Electric guitar effects

Guitar Tricks Forum > Tone and Effects > Electric guitar effects

jamesarlenevans

Full Access

Joined: 09/25/11

Posts: 2

Im very new to music and learning to play an electric guitar and am trying to practice some of the tricks that I see the Pros use. Problem is that I dont always know what to call the trick so I can look it up to see how its done. The effect Im looking for now is when the string is plucked, its where the player slides his finger up or down the string. I cant describe the sound except if you tried to say it, it sounds like whoop. Can anyone tell me what that is called and what other tricks to look for and learn? Many thanks as a new traveler in this space.

#1

Im very new to music and learning to play an electric guitar and am trying to practice some of the tricks that I see the Pros use. Problem is that I dont always know what to call the trick so I can look it up to see how its done. The effect Im looking for now is when the string is plucked, its where the player slides his finger up or down the string. I cant describe the sound except if you tried to say it, it sounds like whoop. Can anyone tell me what that is called and what other tricks to look for and learn? Many thanks as a new traveler in this space.

Slipin Lizard

Registered User

Joined: 11/15/07

Posts: 711

Originally Posted by: jamesarlenevans
The effect Im looking for now is when the string is plucked, its where the player slides his finger up or down the string.


You guessed it... its called a slide. "Sliding" or to "slide a note" means to keep your finger down on the string as you move up or down from one note to the next. Slides usually sound best with an over-driven sound, but if done well, can sound really great with clean sounds or even on an acoustic. Slides seem to be used for the "effect" but can also have a practical application too: they allow the player to move up or down the scale to a different position that may be more comfortable to play, or just more sonically desirable. For instance, a player may choose to slide up the fretboard and play a lead lick higher on the neck on lower strings, instead of moving up to higher strings and staying at or close to the same position on the fretboard. Why? Because the same notes played on the lower, thicker strings will have a subtle but distinctly different tone than if played on the thinner strings. A lot depends on the player, the tone they are using, and the style of play. David Gilmour is a great guy to listen to for that kind thing, but first, check out the solo by The Edge in U2's "New Years Day"... he stays on the one string a lot in that solo, and you can really hear as he slides from one note to the next. He does a lot of that on the "Achtung Baby" album too.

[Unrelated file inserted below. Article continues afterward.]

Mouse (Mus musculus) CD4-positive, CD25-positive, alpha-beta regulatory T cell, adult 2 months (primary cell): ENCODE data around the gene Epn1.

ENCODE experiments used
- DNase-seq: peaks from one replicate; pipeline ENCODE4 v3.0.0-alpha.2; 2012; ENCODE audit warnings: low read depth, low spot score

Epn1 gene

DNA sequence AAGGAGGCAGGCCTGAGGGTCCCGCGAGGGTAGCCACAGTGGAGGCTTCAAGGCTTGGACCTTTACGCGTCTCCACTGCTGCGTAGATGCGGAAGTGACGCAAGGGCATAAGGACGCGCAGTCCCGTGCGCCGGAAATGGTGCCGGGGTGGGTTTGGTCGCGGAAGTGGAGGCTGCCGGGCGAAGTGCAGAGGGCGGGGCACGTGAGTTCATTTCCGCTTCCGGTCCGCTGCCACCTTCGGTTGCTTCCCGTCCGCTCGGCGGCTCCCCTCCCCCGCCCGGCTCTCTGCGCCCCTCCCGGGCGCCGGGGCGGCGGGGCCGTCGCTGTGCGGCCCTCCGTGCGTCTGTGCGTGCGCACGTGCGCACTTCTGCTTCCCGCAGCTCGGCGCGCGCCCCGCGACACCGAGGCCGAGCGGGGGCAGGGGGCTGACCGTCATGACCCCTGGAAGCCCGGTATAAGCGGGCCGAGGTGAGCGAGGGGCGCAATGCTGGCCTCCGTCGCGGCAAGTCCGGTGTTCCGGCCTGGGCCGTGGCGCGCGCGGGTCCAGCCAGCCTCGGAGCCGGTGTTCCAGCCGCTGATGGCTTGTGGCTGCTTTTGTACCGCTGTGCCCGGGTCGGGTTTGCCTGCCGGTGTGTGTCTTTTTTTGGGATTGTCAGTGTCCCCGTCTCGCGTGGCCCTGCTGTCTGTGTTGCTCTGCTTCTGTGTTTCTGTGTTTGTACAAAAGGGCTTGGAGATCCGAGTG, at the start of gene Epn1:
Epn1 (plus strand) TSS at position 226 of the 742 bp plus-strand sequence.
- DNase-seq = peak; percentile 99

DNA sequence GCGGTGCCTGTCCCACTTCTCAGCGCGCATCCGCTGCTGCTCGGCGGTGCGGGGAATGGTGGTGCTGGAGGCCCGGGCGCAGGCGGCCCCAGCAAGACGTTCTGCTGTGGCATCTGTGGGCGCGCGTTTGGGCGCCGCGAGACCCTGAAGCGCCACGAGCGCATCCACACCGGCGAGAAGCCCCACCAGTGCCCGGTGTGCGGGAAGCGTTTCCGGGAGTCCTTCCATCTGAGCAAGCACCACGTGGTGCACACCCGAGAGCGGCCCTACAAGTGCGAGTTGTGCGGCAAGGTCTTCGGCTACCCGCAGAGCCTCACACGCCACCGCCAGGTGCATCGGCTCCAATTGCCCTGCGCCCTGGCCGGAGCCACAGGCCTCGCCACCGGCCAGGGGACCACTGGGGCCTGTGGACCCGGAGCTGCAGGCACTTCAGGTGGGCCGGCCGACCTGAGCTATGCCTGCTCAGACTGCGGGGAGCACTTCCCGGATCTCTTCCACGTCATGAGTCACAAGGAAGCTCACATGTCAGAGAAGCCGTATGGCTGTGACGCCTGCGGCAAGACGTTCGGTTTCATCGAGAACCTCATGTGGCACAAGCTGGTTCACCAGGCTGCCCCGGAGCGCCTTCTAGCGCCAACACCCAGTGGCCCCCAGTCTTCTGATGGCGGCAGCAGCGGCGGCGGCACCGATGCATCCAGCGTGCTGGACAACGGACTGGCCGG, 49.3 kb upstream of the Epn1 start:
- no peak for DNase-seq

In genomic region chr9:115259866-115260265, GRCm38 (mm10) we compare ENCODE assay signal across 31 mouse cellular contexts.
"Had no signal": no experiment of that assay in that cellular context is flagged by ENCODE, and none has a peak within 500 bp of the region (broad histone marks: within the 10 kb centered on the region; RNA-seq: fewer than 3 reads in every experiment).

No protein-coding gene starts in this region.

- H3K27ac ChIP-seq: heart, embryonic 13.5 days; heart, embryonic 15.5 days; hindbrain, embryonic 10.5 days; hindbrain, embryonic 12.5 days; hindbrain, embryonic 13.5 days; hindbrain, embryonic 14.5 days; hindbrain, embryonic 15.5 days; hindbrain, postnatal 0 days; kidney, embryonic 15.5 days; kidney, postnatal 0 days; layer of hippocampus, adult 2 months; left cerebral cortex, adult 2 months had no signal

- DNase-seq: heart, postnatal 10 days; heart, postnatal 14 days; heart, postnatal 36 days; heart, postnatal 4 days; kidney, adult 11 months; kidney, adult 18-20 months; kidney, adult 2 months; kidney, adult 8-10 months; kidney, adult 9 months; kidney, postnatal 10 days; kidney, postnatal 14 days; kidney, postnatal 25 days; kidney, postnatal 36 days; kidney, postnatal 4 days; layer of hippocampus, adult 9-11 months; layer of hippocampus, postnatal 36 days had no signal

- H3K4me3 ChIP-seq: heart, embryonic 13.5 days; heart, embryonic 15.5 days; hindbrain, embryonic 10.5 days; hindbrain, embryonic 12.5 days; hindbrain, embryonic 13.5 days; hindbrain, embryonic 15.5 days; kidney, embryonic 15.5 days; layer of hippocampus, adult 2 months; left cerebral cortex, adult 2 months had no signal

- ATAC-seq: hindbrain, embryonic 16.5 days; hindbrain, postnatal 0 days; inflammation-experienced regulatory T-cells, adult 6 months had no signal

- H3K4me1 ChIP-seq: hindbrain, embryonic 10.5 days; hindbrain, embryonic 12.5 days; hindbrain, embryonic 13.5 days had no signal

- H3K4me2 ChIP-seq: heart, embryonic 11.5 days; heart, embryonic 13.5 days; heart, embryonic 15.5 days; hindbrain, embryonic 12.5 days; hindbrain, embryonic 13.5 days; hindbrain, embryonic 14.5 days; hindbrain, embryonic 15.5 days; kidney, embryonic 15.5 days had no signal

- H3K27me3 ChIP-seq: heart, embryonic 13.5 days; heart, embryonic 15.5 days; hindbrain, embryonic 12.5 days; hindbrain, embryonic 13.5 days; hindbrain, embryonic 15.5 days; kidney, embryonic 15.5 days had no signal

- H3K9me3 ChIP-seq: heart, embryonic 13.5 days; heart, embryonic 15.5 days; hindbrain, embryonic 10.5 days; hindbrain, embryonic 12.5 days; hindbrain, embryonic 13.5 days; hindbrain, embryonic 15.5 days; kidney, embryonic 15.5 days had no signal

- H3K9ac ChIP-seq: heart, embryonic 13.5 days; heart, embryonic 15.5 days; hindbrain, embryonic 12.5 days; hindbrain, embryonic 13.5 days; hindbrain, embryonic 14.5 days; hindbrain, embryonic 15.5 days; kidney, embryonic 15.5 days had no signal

A great little practice drill for you when you start learning scale patterns is to play half way through a pattern, slide up a note to the next pattern, play half of that, then slide up to the next pattern, then back down, and keep mixing it up at random. Really gets you visualizing all the patterns across the fretboard.

Hope this helps!

Cal

#2

Originally Posted by: jamesarlenevans
The effect Im looking for now is when the string is plucked, its where the player slides his finger up or down the string.


You guessed it... its called a slide. "Sliding" or to "slide a note" means to keep your finger down on the string as you move up or down from one note to the next. Slides usually sound best with an over-driven sound, but if done well, can sound really great with clean sounds or even on an acoustic. Slides seem to be used for the "effect" but can also have a practical application too: they allow the player to move up or down the scale to a different position that may be more comfortable to play, or just more sonically desirable. For instance, a player may choose to slide up the fretboard and play a lead lick higher on the neck on lower strings, instead of moving up to higher strings and staying at or close to the same position on the fretboard. Why? Because the same notes played on the lower, thicker strings will have a subtle but distinctly different tone than if played on the thinner strings. A lot depends on the player, the tone they are using, and the style of play. David Gilmour is a great guy to listen to for that kind thing, but first, check out the solo by The Edge in U2's "New Years Day"... he stays on the one string a lot in that solo, and you can really hear as he slides from one note to the next. He does a lot of that on the "Achtung Baby" album too.

A great little practice drill for you when you start learning scale patterns is to play half way through a pattern, slide up a note to the next pattern, play half of that, then slide up to the next pattern, then back down, and keep mixing it up at random. Really gets you visualizing all the patterns across the fretboard.

Hope this helps!

Cal